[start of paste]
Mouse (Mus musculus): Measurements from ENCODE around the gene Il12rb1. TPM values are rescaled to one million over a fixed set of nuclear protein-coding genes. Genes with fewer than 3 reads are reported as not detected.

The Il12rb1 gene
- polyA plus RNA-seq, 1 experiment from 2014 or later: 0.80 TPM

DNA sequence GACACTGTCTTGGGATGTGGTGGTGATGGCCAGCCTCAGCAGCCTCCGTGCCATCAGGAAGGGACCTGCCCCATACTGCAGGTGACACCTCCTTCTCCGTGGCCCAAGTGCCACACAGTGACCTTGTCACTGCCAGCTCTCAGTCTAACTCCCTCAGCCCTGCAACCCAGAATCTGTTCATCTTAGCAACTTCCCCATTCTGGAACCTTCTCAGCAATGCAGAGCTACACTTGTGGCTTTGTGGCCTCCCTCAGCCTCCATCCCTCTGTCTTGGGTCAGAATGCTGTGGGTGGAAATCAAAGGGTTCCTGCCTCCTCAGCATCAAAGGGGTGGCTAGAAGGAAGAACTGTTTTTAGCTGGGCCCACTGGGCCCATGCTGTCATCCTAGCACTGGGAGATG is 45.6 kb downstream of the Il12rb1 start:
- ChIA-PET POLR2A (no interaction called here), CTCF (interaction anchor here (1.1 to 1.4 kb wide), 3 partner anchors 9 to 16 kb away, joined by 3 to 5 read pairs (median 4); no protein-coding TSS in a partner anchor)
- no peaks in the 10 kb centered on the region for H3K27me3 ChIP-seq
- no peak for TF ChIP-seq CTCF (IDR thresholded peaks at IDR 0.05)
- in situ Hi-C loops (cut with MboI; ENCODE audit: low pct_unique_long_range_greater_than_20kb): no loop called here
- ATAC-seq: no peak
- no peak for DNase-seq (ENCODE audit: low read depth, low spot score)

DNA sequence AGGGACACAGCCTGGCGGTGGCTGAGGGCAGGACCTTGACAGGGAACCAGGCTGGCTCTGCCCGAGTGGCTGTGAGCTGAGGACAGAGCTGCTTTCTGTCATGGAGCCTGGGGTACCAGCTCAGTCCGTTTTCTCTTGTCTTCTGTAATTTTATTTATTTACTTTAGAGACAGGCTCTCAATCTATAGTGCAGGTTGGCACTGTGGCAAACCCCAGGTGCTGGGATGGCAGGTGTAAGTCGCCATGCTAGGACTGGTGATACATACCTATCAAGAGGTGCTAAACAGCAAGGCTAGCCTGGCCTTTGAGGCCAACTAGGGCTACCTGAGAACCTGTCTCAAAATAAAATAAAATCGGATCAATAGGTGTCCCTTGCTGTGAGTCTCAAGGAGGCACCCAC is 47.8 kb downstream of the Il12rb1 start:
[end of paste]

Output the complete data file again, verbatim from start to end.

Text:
Mouse (Mus musculus): Measurements from ENCODE around the gene Il12rb1. TPM values are rescaled to one million over a fixed set of nuclear protein-coding genes. Genes with fewer than 3 reads are reported as not detected.

The Il12rb1 gene
- polyA plus RNA-seq, 1 experiment from 2014 or later: 0.80 TPM

DNA sequence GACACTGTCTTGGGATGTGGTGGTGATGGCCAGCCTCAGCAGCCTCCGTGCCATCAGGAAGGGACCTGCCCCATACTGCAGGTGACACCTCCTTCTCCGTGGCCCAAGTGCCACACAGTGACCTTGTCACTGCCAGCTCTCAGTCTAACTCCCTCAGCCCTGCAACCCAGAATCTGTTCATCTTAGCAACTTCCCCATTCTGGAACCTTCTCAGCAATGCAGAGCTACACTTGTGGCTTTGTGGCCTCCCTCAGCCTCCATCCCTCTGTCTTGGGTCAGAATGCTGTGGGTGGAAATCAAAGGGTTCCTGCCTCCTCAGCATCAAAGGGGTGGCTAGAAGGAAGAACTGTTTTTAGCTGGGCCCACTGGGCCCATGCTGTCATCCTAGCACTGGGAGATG is 45.6 kb downstream of the Il12rb1 start:
- ChIA-PET POLR2A (no interaction called here), CTCF (interaction anchor here (1.1 to 1.4 kb wide), 3 partner anchors 9 to 16 kb away, joined by 3 to 5 read pairs (median 4); no protein-coding TSS in a partner anchor)
- no peaks in the 10 kb centered on the region for H3K27me3 ChIP-seq
- no peak for TF ChIP-seq CTCF (IDR thresholded peaks at IDR 0.05)
- in situ Hi-C loops (cut with MboI; ENCODE audit: low pct_unique_long_range_greater_than_20kb): no loop called here
- ATAC-seq: no peak
- no peak for DNase-seq (ENCODE audit: low read depth, low spot score)

DNA sequence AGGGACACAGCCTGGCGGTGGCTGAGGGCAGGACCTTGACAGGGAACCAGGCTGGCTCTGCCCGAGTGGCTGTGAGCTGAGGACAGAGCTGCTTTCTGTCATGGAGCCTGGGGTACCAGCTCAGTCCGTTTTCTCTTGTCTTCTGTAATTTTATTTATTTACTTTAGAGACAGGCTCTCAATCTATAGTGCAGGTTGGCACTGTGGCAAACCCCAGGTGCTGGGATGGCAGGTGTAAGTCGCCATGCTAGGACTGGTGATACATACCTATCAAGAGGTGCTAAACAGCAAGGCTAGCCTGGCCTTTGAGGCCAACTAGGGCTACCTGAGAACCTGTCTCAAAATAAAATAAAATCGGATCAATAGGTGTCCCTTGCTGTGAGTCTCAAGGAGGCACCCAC is 47.8 kb downstream of the Il12rb1 start: